RICHMOND — The Robert E. Lee statue that soars over Monument Avenue was designed to seem untouchable. But now that it might come down, the figure has connected with the community below in surprising ways.

People scale its graffiti-covered granite base to make speeches, take photos, dance. On Sunday, a gospel band played in its shadow. A man lit wax candles in the shape of the monument to watch them melt away. Preachers pray, children play and residents from every neighborhood come to see the sights and talk about change.

“We want to create a peaceful atmosphere to protest,” said Jasmine Kelley, 29, who heads a group called Tuko Pamoja — Swahili for “We Are Together.” She and other volunteers gave away colorful poster board, markers and other supplies this weekend so people could make signs.

The statue’s transformation after 130 years of idealizing the “Lost Cause” began 18 days ago, when Richmond erupted like other cities across the country in protest over police brutality against African Americans.

It was at Lee’s feet that city police tear-gassed peaceful demonstrators on June 1, and it was along the traffic circle surrounding the statue that a police SUV drove through a crowd of protesters Saturday night, bumping into several. Both events set off ferocious nighttime demonstrations. Early Monday, after an hours-long standoff at police headquarters, officers in riot gear fired tear gas to disperse the angry crowd.

Gov. Ralph Northam (D) announced this month that he will remove the Lee statue from state property, saying Virginia “can no longer honor a system that was based on the buying and selling of enslaved people.” A judge has temporarily halted the effort because of a lawsuit, and two other suits have been filed against the removal, including one Monday that was referred to federal court. The delays have prompted demonstrators to pull down three other statues in the city. But Lee — towering 60 feet — would be a challenge for even the largest and most energetic crowd.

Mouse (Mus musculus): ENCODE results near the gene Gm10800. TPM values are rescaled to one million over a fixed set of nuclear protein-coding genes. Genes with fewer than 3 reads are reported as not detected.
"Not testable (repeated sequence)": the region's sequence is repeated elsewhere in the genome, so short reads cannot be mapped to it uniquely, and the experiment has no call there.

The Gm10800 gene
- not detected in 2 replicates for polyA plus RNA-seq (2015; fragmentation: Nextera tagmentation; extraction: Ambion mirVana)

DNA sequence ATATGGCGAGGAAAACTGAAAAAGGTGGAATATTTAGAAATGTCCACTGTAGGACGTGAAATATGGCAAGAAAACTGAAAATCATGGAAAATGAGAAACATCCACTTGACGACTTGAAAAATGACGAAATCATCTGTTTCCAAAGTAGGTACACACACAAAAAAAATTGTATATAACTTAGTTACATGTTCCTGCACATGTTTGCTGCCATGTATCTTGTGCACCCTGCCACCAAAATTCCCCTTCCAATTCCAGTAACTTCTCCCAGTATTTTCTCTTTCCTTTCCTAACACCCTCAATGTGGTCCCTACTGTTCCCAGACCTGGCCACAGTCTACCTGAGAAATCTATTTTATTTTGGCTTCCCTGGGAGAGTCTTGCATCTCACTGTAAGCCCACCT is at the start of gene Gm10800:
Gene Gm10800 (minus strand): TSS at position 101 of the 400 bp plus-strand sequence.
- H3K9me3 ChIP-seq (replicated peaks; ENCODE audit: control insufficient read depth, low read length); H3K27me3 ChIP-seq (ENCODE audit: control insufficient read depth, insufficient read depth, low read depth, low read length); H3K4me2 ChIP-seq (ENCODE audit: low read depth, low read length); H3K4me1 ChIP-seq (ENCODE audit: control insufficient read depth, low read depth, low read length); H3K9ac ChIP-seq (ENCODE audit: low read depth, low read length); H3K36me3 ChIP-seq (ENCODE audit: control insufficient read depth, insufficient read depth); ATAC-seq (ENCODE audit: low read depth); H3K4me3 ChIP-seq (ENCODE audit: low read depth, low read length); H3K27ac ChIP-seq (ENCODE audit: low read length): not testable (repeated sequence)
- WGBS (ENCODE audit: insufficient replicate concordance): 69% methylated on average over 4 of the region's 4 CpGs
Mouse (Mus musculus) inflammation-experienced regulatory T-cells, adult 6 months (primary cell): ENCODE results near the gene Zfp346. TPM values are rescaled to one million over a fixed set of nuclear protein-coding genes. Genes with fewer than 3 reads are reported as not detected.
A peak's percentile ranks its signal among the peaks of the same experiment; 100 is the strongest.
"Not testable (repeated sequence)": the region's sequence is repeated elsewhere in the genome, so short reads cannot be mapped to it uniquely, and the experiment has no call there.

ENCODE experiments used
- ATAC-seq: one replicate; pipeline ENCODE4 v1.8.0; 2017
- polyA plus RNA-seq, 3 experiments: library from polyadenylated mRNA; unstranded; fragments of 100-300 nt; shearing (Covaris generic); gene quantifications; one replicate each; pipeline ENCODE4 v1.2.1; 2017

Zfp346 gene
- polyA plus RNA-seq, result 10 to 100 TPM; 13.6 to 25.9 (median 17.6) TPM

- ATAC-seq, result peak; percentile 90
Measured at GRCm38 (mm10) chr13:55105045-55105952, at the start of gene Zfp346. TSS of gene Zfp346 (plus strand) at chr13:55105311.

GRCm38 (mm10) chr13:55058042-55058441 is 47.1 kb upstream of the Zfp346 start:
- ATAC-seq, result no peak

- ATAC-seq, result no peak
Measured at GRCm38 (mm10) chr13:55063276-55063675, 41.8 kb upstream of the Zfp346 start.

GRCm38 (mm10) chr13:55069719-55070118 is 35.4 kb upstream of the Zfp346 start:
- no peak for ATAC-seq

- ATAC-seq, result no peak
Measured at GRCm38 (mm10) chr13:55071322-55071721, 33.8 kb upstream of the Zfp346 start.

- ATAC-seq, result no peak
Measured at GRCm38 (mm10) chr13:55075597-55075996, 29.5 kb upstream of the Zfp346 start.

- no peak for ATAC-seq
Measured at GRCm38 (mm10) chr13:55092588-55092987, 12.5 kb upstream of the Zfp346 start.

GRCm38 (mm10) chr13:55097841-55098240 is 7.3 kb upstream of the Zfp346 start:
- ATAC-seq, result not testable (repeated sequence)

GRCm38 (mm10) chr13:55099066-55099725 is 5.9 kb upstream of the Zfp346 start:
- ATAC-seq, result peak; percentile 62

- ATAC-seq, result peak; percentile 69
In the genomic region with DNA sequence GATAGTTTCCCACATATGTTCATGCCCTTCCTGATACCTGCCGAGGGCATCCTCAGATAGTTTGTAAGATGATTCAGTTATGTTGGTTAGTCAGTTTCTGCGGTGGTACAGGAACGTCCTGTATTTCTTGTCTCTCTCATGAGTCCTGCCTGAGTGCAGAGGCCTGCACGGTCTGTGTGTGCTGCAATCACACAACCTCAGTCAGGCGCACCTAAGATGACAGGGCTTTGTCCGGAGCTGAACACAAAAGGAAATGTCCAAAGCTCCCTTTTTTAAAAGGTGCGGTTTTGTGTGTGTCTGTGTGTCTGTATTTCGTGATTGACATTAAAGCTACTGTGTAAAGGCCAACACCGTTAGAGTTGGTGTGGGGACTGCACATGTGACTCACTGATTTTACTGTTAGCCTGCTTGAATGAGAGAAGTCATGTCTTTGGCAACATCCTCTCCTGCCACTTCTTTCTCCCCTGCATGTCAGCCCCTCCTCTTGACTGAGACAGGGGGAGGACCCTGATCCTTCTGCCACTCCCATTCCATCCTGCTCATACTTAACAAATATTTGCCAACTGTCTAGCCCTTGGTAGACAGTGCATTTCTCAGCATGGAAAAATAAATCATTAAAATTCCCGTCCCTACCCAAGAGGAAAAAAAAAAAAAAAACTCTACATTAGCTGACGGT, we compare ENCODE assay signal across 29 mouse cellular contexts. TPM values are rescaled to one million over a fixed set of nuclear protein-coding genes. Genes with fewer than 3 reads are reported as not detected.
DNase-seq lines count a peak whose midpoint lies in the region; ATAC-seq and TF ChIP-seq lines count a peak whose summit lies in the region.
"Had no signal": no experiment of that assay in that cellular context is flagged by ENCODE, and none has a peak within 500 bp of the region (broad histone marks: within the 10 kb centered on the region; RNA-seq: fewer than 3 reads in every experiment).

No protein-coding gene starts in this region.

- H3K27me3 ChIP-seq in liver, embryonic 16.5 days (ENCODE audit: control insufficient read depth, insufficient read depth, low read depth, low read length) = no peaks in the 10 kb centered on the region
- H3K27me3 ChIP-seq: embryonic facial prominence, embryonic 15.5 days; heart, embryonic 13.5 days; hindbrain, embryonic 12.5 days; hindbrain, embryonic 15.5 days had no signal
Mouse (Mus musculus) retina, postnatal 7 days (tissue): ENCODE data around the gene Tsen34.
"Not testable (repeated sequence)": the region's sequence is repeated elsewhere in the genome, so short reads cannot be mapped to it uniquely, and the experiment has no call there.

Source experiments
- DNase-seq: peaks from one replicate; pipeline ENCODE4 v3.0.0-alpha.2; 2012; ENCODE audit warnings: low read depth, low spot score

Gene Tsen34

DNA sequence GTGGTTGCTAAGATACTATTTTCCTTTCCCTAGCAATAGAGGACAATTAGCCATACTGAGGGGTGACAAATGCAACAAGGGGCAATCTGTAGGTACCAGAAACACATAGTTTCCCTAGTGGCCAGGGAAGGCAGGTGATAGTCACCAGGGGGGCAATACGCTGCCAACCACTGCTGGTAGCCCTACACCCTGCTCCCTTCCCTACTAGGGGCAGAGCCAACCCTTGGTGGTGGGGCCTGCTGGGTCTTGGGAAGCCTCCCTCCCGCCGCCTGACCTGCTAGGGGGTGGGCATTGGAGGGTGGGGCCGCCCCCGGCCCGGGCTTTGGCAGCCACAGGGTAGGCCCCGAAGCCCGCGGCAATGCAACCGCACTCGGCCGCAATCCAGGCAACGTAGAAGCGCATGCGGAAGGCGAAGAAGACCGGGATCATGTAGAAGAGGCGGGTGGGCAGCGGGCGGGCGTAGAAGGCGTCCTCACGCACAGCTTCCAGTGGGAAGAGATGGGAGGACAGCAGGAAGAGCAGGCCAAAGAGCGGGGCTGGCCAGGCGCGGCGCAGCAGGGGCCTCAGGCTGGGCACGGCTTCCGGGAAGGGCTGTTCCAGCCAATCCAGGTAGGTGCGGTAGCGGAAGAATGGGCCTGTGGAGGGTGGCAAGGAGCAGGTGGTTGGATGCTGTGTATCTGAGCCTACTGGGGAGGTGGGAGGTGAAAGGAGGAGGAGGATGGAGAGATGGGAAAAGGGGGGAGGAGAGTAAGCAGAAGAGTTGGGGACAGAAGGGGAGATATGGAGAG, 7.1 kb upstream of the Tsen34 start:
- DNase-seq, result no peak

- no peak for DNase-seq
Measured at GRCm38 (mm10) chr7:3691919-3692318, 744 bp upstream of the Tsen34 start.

Still, the myth of Lee’s invincibility has been broken. Now he is the unlikely centerpiece of a near-daily open-air civics forum and street festival. Cars cruise the traffic circle, horns honking. Canopies ring the lawn. One offers voter registration. Others, free water and snacks.

On Sunday, workers from Oakwood Arts, a nonprofit group that provides arts education in low-income communities, set up a booth where visitors could create cloth squares bearing images or words from the protests. The squares will be made into a quilt in a traditional Tree of Paradise style representing the passage of life.

“It’s to honor those . . . whose life was cut short,” said Sam Page, 23, who came up with the idea.

Kelley said it is important for the area to be a “safe space” for people to speak and for children to learn. “You’re looking at this space evolving,” she said. The first two weeks of protest were about venting rage and drawing attention, she said. Now it’s “music, mediating, networking, helping.”

On Friday, the civic spirit was tested when a man in a pickup truck attempted to power-wash graffiti off the statue’s base. Tempers flared, police arrived, and the man eventually left.

Later that day, a white woman approached the statue wearing a straw hat and a hoop skirt reminiscent of the Civil War era. Escorted by a man in modern clothes, she drifted past homemade memorials to African Americans killed by police and knelt on the colorful graffiti of the statue’s base. She kissed her fingers, then touched the monument reverently. Onlookers stared.